Terenzo Bozzone (NZL) and Laura Siddall (GBR) were crowned champions at Kellogg’s Nutri-Grain IRONMAN New Zealand on a day that saw race records smashed as the event celebrated 20 years in Taupo and 34 years in total, second only to the IRONMAN World Championships in Kona, which celebrates 40 years this October.
Bozzone broke through at the 10th time of trying to win his first Kellogg’s Nutri-Grain IRONMAN New Zealand title, executing a perfect race plan in not only breaking the course record, but going under the magical eight-hour mark in the process, clocking 7:59:56. So quick was the race in fact, that the first three all ducked under Cameron Brown’s 2016 race record, with Joe Skipper (GBR) second and Brown in third at the ripe old age of 45.
It was an emotional Bozzone after the win, moving through the field on the bike after Dylan McNeice built a three-minute lead during the 3.8km swim.
“That is pretty unreal, 10 years of trying, maybe I am a slow learner! I tried to go out with patience on the day and was more conservative on the first lap (on the bike). Usually I go out Gangnam style and get a big lead and try to hold it. There was a good group out of the swim, then the pace slowed down early on the bike which was nice, and a few guys look to make a go of it at the end of lap one. I thought ‘let’s give it a crack’ and tried to go, I gave myself 15 minutes to chase and bridge the gap and at the end of that 15 minutes, I had caught up.”
Bozzone reversed those tactics on the run, emerging out of transition side by side with Skipper, but immediately putting the foot down in what was essentially the winning of the race.
“On the run I went out harder than I usually do, but I had different goals and wanted to go hard early and see how long I could hold on for. My brother was out there on the course, and I wanted to catch him by the time he finished his first lap, I managed to do that and will head out now and cheer him home too.
“The biggest thing keeping my spirits up was the support out there, from the competitors but also the volunteers and marshals, they are all amazing. And the spectators, who kept saying ‘this is your year, this is your time’ – I have heard that before I guess, but I thought okay, maybe this time they are right.”
Bozzone paid tribute to Skipper for his amazing strength on the bike and was also delighted that a hero of his was with him on the podium.
“I am so happy Cameron was on the podium, he is a great ambassador, a mentor and what a role model, but yeah, I can’t believe I have won one!”
Brown was philosophical at the end of a day that saw him go quicker than he ever has before in 20 IRONMAN races in Taupo (he has raced every edition in the lakeside town).
“I made a tactical error on the bike and the gap opened up between me and Terenzo and Joe, a bit of a silly move on my part but you can’t complain, 45 years old and still going quicker than my record and I get third, so it is still a good day.
“My hat is off to Terenzo, he had a fantastic day, I knew he would win it one day so what an amazing day to go under the eight-hour barrier.”
In the women’s race Siddall broke through after a runner up finish last year, emerging from a titanic battle with 2017 champion Jocelyn McCauley, who was overtaken late in the run by a surging Teresa Adam (NZL) who finished second in a hugely impressive debut.
Siddall took inspiration from the on-course commentators and spectators who willed her to victory.
“Right on the turn with me and Jocelyn together I heard the commentators on the PA say it would come down to who believes, I took that with me. Earlier going up the hill on the bike I heard people shout the same thing, believe! I felt awful on the first lap of the bike and was praying I had some run legs, with someone like Jocelyn running behind you, you are never really sure. And Teresa had a great day, what an amazing athlete, she has such a future.”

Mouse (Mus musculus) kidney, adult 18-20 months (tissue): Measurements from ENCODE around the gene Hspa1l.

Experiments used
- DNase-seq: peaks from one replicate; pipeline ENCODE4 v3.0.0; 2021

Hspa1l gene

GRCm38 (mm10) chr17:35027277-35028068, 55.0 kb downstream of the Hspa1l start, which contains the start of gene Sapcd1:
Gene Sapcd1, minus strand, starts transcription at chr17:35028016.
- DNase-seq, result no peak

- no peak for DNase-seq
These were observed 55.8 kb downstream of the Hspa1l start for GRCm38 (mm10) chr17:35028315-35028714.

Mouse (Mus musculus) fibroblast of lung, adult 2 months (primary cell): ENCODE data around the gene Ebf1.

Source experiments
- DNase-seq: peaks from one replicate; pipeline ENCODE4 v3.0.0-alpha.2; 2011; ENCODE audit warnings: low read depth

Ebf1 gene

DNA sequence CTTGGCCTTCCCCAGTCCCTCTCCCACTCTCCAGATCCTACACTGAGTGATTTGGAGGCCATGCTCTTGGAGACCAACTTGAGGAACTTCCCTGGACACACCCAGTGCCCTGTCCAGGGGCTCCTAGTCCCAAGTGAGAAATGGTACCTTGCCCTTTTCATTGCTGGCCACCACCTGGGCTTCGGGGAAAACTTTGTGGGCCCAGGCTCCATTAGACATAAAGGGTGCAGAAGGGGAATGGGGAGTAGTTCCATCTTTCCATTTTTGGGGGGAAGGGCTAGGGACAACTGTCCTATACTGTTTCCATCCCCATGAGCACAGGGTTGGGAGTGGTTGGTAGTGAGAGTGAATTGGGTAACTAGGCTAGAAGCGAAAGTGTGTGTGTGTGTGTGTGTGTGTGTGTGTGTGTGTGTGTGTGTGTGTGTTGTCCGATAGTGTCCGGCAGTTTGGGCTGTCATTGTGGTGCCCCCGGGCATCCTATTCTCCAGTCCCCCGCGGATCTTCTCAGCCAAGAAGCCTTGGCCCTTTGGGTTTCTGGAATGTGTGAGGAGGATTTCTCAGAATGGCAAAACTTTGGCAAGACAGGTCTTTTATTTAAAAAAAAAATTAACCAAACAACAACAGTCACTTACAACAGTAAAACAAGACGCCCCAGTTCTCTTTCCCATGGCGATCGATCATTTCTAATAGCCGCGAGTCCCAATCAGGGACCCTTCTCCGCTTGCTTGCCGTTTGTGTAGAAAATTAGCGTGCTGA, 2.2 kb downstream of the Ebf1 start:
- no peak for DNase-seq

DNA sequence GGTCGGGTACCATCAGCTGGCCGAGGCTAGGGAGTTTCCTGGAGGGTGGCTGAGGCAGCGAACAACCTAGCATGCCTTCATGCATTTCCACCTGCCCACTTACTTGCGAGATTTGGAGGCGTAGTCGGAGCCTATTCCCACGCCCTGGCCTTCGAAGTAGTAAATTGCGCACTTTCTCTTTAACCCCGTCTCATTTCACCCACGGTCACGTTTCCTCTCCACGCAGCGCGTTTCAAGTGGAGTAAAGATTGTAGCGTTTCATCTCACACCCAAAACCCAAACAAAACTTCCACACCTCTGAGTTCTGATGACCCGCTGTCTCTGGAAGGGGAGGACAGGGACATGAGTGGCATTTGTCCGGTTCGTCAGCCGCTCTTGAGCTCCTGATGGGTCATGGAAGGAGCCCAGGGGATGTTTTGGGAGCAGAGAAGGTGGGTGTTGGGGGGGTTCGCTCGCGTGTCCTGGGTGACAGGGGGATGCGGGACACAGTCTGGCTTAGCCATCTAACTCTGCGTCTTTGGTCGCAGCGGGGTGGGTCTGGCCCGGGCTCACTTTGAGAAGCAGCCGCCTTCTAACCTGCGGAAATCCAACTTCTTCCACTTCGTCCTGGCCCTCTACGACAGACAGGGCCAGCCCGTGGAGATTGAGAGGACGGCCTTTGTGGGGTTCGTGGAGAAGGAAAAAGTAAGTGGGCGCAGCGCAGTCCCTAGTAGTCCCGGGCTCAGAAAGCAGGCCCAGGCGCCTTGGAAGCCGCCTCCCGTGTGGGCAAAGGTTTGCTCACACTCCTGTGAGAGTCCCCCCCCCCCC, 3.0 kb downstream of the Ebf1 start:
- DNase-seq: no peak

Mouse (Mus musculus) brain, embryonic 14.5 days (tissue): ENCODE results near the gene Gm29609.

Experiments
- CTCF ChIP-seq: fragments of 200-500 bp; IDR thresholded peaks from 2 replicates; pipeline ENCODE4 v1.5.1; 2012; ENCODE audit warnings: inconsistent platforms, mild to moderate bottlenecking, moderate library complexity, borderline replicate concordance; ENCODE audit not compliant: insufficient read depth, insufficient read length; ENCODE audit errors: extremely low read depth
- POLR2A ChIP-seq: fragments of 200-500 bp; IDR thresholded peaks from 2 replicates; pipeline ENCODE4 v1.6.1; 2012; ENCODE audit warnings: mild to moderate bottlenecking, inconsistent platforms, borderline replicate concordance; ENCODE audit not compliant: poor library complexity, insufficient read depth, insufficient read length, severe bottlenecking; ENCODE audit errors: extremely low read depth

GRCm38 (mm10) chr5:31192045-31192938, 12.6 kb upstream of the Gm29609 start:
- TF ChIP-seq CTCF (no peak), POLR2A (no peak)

Siddall didn’t bank the win until she saw the red carpet and enjoyed an emotionally charged final 50 metres to the finish tape.
“I thought I was taking some time out of Jocelyn on the first lap on the bike but struggled on the way out to Reporoa and managed to get back on top coming into town. I couldn’t get rid of her though and knew with the wind it was going to be hard. It was only when I overtook her on the run going out on the second lap, even then you know she is a tough cookie and I didn’t know if I was going to collapse on that third lap.
“This means so much to me, I love the people here, the support is always incredible, and it meant so much to me to hear everyone cheering my name, this is amazing and such a wonderful feeling.”
Adam reflected on an amazing debut performance over the distance that saw her lead out of the water and finish second, all achieved on her 28th birthday.
“Happy birthday to me, that is really awesome! I am not sure where I pulled that out of, but I am stoked and had a fun day, this is such an awesome race, the volunteers, the crowds, the organisers, it is just brilliant.
“Coming in training for an IRONMAN you have to drop something a little, so I hadn’t done as much swimming, but it is my strength and I went out there and swam tempo and got through it.”
2018 Kellogg’s Nutri-Grain IRONMAN New Zealand
Pro Men (overall time, swim, bike, run)
1 Terenzo Bozzone NZL 7:59:56; 49:10, 4:22:05, 2:44:16
2 Joe Skipper GBR 8:05:32; 51:47, 4:19:13, 2:49:46
3 Cameron Brown NZL 8:07:09; 51:34, 4:28:57, 2:41:55
4 Jan van Berkel SUI 8:10:27; 49:05, 4:31:27, 2:45:29
5 Mike Phillips NZL 8:13:47; 49:02, 4:27:40, 2:52:42
Pro Women (overall time, swim, bike, run)
1 Laura Siddall GBR 9:00:44; 55:31, 4:54:18, 3:06:11
2 Teresa Adam NZL 9:05:35; 49:32, 5:01:13, 3:09:34
3 Jocelyn McCauley USA 9:12:51; 52:59, 4:57:02; 3:17:43
4 Alise Selsmark AUS 9:42:58; 53:01, 5:21:29, 3:22:14
5 Indy Kraal NZL 9:44:26; 55:25, 5:12:08, 3:41:42